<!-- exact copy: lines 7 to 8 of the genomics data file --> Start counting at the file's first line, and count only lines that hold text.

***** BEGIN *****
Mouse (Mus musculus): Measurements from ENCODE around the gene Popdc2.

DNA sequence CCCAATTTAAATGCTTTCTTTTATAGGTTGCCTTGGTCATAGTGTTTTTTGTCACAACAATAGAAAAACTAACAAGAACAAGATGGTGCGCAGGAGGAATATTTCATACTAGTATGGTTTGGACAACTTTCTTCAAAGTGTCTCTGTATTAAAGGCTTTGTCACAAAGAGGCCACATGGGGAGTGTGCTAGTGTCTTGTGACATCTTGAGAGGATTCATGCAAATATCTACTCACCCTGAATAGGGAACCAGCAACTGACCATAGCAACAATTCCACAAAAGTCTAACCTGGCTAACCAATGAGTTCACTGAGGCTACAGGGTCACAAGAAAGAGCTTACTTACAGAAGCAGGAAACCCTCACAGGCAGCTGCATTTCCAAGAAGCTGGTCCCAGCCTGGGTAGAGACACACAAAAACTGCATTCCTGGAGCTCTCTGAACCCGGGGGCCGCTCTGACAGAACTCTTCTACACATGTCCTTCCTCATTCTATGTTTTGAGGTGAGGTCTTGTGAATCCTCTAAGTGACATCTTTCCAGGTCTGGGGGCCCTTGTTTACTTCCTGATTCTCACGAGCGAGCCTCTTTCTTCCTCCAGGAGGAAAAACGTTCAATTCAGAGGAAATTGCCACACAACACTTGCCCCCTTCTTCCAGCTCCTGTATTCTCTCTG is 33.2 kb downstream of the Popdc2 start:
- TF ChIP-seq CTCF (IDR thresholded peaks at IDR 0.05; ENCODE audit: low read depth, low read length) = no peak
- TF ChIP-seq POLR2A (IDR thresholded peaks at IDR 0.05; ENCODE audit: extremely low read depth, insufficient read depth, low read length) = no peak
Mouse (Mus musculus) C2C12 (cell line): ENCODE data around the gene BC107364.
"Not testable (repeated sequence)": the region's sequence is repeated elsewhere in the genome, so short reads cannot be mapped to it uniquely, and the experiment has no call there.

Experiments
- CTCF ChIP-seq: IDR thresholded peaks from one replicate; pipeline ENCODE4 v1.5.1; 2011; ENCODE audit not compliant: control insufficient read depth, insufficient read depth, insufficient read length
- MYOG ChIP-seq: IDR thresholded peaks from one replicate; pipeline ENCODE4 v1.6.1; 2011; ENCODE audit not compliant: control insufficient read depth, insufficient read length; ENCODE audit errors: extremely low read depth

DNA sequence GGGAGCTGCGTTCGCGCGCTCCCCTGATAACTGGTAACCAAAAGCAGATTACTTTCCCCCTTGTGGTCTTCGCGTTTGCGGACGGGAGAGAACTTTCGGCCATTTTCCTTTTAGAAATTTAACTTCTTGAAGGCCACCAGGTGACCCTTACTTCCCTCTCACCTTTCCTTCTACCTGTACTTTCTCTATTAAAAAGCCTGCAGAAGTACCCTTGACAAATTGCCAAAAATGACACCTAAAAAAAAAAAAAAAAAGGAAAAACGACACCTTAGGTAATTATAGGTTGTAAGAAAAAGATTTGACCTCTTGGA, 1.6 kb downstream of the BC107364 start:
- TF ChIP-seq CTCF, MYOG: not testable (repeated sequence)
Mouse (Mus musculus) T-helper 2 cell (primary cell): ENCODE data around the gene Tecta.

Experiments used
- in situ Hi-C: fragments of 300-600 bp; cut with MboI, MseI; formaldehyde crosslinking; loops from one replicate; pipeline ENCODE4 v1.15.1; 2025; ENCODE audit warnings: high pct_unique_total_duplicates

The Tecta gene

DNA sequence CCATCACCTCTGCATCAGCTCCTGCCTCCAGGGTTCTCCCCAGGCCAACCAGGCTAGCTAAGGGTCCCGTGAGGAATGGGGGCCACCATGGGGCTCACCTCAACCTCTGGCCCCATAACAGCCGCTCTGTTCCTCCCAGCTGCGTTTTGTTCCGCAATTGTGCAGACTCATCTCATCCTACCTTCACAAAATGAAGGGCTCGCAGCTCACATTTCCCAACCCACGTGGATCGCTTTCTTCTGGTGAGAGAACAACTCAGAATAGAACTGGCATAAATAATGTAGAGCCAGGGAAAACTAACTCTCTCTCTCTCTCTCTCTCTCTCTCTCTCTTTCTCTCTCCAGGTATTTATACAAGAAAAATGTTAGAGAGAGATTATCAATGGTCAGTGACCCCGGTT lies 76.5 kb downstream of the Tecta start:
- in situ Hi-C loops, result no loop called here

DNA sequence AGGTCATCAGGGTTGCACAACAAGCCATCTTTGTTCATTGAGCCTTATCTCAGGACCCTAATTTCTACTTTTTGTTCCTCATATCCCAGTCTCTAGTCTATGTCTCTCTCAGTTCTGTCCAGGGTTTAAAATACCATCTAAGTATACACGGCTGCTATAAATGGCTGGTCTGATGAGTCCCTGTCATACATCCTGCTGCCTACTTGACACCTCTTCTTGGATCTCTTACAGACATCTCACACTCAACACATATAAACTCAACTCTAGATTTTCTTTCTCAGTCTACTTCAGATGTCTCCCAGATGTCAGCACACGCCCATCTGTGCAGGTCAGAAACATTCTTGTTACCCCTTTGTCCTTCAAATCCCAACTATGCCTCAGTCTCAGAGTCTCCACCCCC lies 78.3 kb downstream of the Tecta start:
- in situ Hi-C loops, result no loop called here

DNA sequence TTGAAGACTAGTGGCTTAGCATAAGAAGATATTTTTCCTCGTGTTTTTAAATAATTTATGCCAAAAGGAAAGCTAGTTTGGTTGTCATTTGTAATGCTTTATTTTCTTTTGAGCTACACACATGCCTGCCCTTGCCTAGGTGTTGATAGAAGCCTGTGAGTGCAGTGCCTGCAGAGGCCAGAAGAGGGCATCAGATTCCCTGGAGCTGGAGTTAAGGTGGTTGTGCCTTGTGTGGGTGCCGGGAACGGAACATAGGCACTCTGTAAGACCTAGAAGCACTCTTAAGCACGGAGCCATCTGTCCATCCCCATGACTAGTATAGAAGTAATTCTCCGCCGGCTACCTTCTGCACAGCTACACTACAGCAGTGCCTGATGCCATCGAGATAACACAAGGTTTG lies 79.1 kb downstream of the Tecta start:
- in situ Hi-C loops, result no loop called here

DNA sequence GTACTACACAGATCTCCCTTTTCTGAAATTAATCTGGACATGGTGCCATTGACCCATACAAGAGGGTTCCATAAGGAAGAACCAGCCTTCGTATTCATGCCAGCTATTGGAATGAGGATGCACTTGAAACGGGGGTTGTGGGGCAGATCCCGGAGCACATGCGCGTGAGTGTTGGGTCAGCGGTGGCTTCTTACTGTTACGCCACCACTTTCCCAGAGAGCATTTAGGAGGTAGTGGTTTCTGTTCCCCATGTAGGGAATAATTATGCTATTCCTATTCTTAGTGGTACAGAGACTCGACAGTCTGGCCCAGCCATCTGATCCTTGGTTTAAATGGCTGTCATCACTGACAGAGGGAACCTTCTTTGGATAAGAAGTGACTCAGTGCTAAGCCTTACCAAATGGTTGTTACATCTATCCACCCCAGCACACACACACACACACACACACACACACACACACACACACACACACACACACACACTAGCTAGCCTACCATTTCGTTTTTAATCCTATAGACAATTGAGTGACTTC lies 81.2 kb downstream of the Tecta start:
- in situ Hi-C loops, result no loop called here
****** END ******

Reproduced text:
Experiments
- CTCF ChIP-seq: IDR thresholded peaks from one replicate; pipeline ENCODE4 v1.5.1; 2011; ENCODE audit not compliant: control insufficient read depth, insufficient read depth, insufficient read length